Celebrate Short Fiction – December 21st

 

Once Upon A Time.. Concept

(PCM) Does life imitate art? If the sales of fiction for our e-readers, smart phones and – oh yeah, books – tell us anything, it’s that it might be the other way around: life in the information age moves fast, and art (including literature) needs to keep up.

In recent years, short fiction has become so popular that national holidays have been set for it. In the UK, National Flash Fiction Day is June 27th. In New Zealand it’s June 21st, which is also the Winter Solstice in the southern hemisphere – the shortest forms of fiction honored on the shortest day of the year.

In that spirit, some Americans have suggested December 21st (the Winter Solstice here in the north) as the perfect day to celebrate short fiction – and short fiction writers – in the United States.

So what is” short fiction”?

A short story is any piece of prose fiction under (roughly) 7500 words – about what you can read in one sitting. Short stories are a great fit for the modern stop-and-go lifestyle; perfect for reading over meal breaks, in-between appointments, or winding down from a busy day. Thanks to internet podcasts and audio books you can even “read” short fiction while you’re on-the-move.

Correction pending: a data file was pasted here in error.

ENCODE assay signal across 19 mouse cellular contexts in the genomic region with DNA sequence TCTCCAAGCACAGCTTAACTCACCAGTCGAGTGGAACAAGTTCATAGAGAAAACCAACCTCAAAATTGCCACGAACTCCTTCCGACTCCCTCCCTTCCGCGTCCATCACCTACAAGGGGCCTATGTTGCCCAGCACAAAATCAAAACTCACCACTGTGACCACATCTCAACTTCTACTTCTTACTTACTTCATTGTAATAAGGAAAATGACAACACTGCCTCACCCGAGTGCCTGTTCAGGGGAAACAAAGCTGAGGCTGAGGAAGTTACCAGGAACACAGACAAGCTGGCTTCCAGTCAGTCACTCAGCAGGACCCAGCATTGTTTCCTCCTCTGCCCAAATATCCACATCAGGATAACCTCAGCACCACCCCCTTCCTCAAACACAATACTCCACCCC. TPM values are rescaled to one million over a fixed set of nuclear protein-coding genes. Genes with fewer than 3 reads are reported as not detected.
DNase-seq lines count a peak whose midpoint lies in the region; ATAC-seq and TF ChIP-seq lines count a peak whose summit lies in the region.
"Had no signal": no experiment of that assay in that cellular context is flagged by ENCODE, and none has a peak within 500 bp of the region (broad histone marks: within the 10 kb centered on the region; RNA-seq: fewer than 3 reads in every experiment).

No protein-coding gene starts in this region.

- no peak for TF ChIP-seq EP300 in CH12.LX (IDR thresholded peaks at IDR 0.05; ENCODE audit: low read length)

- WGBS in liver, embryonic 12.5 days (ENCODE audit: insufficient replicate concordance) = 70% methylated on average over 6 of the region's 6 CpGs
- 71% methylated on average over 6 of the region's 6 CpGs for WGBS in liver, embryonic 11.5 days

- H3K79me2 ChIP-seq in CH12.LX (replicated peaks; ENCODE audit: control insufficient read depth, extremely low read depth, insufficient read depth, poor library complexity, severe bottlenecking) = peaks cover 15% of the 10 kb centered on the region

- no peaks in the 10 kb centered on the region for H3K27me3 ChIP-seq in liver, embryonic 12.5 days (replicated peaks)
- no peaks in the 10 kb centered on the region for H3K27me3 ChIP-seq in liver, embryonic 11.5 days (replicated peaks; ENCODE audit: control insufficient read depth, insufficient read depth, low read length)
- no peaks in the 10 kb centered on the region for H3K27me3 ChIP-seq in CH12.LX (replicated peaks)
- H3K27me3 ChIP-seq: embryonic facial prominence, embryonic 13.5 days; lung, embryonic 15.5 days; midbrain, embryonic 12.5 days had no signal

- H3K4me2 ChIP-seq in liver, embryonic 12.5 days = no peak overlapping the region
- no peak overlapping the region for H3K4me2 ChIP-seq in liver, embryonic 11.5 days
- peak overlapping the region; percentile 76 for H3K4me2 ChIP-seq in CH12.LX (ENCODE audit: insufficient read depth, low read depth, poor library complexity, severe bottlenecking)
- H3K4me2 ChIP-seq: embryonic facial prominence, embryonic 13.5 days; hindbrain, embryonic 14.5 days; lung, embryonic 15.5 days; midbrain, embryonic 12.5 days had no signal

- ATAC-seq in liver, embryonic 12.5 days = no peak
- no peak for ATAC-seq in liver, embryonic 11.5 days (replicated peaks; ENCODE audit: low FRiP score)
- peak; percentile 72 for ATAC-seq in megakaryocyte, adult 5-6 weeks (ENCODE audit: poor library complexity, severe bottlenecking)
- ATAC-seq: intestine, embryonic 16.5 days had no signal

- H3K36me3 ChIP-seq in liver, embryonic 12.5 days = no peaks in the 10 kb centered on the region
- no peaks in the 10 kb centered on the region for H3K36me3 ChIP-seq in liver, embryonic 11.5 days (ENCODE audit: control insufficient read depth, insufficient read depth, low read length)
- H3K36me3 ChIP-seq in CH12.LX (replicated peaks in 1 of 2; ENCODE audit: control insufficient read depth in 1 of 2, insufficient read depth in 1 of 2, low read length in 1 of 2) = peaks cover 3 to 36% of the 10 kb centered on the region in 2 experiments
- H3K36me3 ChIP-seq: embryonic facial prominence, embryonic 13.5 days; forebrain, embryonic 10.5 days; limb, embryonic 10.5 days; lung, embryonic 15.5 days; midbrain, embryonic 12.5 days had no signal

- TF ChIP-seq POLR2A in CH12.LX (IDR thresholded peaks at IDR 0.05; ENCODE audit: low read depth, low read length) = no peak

Where can you find short stories? There are literally thousands of fiction magazines and journals, in print and online, in every genre and style imaginable. Check your local library, newsstand, or bookstore – or, you can open a new browser and with a quick search find a source for your (free) fiction fix right now.

You might also consider a short story collection. A book of stories by a single author can be as satisfying as a novel, without the deep commitment – like getting to know someone one conversation at a time. An anthology of multiple authors, meanwhile, is like literary speed-dating: each story has something different to offer; a new chance to fall in love.

If you don’t have time for a one-sitting story, how about a bite? Short short stories are known as flash fiction—generally 1000 words or less. There’s also micro fiction (about 300 words), drabbles (100 words exactly) or even one-sentence fiction, as in the classic:

“Baby shoes, never worn.”

Many of the magazines that publish short stories also publish (or are dedicated exclusively to) flash and micro-fiction varieties; a one-stop shop for your short fiction needs. Some venues will even deliver daily doses of quick fiction right to your inbox.

Reading short fiction isn’t just a great way to support the art form – it also supports short fiction authors. Don’t let word counts fool you – writing less isn’t necessarily easier than writing more. Short fiction still incorporates all the hallmarks of good story: character, detail, tension, resolution, craft. They just do it faster. In short fiction, every word has to count.

If you enjoy reading short fiction, why not show some love for the wordsmiths who created it – today, and every day?

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